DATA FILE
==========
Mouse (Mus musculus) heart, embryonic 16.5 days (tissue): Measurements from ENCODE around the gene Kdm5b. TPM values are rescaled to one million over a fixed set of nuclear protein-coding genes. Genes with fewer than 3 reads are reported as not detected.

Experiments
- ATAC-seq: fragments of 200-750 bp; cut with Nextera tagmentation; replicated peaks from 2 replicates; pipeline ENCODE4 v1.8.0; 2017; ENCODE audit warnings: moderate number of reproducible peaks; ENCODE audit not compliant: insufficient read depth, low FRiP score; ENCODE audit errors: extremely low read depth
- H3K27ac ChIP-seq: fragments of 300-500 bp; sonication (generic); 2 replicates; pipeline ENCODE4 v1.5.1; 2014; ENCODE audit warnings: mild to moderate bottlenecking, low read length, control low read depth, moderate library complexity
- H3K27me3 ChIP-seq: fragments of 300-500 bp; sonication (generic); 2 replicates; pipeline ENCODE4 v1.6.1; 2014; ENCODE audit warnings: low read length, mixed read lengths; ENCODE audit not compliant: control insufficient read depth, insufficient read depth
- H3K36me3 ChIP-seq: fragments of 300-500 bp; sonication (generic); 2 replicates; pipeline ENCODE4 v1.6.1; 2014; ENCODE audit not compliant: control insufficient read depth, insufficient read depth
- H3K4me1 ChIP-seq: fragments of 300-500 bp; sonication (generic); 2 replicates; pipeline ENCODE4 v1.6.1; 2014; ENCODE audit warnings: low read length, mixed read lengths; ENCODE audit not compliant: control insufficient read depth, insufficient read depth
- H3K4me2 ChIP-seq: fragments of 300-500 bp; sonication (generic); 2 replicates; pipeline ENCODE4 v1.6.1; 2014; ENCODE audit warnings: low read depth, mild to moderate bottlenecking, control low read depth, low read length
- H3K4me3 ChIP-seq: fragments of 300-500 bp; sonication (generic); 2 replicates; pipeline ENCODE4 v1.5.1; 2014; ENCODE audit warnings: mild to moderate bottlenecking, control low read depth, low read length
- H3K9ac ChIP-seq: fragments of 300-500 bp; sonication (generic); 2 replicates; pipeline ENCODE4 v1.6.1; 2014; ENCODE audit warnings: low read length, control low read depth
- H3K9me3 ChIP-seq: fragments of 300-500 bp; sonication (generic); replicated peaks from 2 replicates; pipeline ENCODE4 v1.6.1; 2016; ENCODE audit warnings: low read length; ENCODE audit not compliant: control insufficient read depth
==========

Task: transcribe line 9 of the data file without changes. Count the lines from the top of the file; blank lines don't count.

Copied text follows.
- H3K4me3 ChIP-seq: fragments of 300-500 bp; sonication (generic); 2 replicates; pipeline ENCODE4 v1.5.1; 2014; ENCODE audit warnings: mild to moderate bottlenecking, control low read depth, low read length